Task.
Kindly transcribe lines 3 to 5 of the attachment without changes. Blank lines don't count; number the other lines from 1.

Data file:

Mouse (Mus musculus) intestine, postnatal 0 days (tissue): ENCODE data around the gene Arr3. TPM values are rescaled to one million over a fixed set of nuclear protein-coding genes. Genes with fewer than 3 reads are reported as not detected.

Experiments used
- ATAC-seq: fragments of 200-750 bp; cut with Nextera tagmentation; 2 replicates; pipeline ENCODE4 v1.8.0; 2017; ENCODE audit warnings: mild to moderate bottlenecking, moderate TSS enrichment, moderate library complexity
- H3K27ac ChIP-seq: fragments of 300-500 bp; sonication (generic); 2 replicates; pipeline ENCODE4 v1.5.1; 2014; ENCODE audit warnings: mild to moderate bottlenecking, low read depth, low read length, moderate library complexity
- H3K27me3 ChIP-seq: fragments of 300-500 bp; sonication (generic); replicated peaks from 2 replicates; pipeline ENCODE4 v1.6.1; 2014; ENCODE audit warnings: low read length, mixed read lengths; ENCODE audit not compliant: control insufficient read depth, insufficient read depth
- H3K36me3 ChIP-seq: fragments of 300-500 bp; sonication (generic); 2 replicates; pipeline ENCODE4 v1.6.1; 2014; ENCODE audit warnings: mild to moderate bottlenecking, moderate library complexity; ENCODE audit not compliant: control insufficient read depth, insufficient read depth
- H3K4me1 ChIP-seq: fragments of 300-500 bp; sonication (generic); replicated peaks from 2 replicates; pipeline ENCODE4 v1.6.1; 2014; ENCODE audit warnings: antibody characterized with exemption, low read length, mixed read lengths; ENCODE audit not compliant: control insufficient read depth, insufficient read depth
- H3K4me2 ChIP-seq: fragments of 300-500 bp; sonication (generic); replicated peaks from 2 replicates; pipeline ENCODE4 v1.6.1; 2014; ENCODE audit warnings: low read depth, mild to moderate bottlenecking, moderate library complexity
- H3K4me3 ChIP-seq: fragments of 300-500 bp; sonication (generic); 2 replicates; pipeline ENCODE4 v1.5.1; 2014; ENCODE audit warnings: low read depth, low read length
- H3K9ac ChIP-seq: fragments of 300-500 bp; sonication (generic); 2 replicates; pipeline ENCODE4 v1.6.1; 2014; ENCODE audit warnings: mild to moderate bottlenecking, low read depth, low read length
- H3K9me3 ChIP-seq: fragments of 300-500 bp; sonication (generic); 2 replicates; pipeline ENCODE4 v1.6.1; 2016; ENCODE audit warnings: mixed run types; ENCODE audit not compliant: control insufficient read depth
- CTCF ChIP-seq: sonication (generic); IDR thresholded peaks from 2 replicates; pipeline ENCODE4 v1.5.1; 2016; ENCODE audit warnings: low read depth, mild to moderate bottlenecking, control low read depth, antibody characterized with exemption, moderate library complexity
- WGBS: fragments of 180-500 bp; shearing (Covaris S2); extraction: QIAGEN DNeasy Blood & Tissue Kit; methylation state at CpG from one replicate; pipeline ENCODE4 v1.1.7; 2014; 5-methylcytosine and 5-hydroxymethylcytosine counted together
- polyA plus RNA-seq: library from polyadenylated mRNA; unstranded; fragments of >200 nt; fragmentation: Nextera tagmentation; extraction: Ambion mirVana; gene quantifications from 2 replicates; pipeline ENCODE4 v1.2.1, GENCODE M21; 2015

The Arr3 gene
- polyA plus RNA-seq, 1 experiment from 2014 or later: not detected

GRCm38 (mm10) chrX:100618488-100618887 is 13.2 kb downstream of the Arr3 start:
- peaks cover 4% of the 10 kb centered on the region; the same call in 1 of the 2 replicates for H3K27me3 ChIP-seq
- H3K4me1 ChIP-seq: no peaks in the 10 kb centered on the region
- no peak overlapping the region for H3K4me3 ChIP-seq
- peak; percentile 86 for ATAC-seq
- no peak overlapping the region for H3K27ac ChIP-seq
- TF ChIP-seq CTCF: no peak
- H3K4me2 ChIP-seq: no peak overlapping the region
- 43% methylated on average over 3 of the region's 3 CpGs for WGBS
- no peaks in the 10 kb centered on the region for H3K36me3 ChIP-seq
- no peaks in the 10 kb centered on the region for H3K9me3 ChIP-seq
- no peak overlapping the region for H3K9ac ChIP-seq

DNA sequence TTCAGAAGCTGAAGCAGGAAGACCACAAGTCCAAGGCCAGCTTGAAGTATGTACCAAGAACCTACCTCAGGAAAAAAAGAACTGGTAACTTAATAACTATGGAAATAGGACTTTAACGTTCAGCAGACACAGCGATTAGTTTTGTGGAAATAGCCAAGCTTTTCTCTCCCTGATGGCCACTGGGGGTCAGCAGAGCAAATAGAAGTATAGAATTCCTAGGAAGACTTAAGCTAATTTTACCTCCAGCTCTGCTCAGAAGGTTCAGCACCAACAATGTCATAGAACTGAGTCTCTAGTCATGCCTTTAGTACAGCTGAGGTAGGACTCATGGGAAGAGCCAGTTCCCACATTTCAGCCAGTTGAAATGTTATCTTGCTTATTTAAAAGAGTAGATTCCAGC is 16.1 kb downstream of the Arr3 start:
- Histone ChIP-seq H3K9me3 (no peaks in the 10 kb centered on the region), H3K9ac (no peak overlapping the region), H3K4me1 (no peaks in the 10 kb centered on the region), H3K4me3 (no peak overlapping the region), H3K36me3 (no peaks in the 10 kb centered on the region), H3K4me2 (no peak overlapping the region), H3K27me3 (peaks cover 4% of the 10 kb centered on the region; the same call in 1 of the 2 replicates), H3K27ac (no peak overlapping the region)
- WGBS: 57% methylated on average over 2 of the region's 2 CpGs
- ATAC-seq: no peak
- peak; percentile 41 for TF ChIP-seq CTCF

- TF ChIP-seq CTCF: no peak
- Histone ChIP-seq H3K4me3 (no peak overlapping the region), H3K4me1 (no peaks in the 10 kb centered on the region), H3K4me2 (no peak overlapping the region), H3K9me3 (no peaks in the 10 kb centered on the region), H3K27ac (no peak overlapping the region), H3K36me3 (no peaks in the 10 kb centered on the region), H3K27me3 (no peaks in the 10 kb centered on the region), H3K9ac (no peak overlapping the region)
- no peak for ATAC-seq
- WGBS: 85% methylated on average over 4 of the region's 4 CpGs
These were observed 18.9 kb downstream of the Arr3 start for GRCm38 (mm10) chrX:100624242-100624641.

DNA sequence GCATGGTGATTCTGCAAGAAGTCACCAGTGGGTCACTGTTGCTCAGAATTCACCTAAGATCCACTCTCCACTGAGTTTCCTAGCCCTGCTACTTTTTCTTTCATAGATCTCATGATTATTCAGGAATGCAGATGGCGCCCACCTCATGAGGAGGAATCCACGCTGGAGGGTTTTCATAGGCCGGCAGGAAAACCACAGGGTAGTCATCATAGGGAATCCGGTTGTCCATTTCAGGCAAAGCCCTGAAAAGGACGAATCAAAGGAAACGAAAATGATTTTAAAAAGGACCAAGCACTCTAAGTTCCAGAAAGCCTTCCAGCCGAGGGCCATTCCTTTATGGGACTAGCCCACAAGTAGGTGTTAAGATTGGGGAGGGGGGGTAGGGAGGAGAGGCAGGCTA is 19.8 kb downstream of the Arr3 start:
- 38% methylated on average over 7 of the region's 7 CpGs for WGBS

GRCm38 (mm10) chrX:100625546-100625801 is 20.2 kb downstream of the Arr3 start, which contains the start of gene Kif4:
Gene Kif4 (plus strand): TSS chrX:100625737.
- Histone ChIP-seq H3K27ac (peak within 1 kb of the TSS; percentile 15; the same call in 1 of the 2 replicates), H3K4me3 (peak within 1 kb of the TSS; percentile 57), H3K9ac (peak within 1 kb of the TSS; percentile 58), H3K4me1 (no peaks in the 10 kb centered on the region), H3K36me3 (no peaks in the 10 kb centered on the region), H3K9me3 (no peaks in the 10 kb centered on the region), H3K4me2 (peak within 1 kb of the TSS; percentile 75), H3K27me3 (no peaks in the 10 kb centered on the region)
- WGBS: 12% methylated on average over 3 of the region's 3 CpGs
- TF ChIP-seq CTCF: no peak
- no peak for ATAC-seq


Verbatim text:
- ATAC-seq: fragments of 200-750 bp; cut with Nextera tagmentation; 2 replicates; pipeline ENCODE4 v1.8.0; 2017; ENCODE audit warnings: mild to moderate bottlenecking, moderate TSS enrichment, moderate library complexity
- H3K27ac ChIP-seq: fragments of 300-500 bp; sonication (generic); 2 replicates; pipeline ENCODE4 v1.5.1; 2014; ENCODE audit warnings: mild to moderate bottlenecking, low read depth, low read length, moderate library complexity
- H3K27me3 ChIP-seq: fragments of 300-500 bp; sonication (generic); replicated peaks from 2 replicates; pipeline ENCODE4 v1.6.1; 2014; ENCODE audit warnings: low read length, mixed read lengths; ENCODE audit not compliant: control insufficient read depth, insufficient read depth